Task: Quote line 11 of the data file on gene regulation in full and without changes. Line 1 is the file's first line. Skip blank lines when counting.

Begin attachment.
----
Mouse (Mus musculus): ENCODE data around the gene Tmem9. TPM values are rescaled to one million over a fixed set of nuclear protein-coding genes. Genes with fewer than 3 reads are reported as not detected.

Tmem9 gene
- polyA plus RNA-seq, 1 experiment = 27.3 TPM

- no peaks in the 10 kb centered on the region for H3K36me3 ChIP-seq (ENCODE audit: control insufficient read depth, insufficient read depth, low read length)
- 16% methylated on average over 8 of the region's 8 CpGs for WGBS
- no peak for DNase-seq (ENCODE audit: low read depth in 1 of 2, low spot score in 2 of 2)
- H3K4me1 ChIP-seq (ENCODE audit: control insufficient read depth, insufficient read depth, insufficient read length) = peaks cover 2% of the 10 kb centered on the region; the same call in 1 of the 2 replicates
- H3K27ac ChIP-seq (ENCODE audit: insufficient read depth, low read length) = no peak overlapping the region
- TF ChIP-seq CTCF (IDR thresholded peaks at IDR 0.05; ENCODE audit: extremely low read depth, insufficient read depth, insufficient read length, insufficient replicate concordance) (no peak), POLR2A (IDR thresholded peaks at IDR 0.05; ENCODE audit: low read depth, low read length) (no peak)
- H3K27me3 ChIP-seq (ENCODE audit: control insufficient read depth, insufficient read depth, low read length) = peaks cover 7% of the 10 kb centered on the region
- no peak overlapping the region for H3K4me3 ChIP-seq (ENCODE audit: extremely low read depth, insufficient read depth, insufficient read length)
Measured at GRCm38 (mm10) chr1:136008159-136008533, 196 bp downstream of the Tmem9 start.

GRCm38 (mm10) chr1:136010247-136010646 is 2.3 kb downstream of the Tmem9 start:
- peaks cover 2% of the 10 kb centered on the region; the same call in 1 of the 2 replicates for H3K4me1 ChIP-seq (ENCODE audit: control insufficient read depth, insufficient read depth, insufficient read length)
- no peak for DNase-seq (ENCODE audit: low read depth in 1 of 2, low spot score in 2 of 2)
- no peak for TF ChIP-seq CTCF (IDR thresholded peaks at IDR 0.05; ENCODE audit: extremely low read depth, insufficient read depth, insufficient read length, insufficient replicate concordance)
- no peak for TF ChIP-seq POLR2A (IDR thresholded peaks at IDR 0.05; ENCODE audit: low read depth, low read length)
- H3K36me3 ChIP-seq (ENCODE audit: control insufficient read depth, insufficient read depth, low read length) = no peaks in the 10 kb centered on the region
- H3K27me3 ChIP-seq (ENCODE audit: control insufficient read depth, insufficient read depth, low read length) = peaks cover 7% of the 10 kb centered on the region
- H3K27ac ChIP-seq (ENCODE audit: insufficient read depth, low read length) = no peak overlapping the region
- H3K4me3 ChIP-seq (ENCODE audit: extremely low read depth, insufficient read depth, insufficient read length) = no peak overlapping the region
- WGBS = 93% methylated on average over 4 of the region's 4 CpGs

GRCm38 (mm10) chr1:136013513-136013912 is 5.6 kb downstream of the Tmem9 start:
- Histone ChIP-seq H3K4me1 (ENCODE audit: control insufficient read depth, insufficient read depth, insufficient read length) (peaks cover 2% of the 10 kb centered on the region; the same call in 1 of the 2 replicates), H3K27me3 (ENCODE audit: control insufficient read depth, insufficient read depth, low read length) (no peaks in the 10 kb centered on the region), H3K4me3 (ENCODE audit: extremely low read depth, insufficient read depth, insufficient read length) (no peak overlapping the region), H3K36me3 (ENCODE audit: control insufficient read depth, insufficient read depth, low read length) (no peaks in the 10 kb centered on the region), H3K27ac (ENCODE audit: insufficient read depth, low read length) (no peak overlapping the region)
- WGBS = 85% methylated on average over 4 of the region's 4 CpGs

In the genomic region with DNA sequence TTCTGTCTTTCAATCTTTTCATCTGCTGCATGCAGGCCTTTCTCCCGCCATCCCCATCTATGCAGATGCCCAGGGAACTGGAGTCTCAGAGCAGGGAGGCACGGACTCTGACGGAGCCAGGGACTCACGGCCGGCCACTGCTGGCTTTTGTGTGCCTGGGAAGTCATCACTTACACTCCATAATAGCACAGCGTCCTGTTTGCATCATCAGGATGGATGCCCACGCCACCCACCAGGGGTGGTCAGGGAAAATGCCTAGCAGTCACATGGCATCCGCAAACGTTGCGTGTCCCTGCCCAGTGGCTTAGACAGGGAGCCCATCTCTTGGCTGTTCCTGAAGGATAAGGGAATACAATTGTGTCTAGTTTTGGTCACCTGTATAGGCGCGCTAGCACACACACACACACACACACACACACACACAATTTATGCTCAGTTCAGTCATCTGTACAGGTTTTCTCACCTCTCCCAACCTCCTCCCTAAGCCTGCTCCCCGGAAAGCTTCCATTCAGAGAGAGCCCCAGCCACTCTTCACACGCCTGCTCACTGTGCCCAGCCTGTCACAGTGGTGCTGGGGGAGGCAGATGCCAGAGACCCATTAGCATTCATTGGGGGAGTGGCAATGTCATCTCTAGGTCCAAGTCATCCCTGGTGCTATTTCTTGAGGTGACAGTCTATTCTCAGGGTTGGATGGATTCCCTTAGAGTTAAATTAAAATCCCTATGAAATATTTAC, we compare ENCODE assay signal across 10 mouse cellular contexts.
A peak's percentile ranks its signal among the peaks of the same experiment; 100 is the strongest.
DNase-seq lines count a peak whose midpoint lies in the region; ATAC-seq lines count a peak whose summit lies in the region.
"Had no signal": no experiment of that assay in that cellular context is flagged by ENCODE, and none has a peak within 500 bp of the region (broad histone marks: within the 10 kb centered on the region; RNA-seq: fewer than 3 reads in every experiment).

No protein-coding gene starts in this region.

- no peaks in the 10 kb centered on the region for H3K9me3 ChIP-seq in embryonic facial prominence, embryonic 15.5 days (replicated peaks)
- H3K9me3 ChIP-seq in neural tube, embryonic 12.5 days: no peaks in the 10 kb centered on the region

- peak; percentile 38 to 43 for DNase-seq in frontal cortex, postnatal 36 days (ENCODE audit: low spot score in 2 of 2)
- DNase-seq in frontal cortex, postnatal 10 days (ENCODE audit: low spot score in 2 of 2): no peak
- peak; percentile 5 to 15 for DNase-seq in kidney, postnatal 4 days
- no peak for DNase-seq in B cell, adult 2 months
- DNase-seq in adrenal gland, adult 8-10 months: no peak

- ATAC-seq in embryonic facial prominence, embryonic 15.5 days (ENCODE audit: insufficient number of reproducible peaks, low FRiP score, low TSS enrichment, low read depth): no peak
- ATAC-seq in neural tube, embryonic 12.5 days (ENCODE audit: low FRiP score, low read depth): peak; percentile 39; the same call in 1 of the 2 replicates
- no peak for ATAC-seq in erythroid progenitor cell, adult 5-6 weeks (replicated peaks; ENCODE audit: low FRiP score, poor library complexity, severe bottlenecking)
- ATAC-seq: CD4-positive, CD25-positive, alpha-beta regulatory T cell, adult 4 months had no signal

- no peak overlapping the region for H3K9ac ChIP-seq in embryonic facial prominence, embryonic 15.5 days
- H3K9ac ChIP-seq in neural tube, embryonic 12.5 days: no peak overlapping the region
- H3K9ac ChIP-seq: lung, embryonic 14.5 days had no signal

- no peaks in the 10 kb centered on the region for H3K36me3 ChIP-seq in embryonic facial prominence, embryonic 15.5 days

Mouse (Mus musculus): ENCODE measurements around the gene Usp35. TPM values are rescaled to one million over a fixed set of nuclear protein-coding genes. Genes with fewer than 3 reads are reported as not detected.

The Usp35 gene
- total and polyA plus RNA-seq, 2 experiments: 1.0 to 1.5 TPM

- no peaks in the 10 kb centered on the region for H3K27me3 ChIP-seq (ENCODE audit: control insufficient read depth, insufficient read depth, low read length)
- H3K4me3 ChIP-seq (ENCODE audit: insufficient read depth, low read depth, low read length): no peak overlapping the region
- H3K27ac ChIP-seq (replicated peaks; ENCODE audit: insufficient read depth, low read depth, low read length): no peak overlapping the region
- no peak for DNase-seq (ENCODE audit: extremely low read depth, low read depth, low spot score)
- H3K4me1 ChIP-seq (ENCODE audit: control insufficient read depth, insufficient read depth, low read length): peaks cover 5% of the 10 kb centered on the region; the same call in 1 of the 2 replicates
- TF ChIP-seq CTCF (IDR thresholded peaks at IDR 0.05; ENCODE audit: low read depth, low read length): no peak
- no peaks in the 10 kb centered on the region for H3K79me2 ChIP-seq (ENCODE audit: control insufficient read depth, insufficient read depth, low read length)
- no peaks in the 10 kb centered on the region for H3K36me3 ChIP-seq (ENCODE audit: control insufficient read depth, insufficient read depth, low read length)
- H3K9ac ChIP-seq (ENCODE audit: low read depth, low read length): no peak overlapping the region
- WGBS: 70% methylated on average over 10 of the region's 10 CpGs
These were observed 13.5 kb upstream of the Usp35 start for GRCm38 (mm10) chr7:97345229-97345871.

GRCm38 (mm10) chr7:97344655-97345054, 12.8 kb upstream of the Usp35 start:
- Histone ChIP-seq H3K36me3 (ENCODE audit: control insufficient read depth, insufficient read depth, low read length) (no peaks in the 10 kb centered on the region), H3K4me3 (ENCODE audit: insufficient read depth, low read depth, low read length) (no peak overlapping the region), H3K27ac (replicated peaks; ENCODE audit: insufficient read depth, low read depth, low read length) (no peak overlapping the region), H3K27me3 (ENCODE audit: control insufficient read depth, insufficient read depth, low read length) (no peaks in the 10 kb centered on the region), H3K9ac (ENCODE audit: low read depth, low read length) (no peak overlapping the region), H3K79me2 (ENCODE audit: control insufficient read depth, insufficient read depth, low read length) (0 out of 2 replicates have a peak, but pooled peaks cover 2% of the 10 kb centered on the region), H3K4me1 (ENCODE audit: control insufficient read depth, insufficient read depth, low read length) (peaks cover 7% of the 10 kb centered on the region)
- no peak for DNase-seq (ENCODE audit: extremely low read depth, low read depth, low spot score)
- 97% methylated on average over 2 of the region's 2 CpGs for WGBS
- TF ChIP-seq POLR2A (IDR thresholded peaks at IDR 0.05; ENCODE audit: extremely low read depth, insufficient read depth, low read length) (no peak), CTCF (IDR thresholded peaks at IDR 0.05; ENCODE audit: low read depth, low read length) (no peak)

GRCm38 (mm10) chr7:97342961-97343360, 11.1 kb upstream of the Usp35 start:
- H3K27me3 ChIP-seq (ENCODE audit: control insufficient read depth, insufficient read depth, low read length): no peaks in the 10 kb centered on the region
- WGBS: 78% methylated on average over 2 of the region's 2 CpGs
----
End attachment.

- no peak overlapping the region for H3K4me3 ChIP-seq (ENCODE audit: extremely low read depth, insufficient read depth, insufficient read length)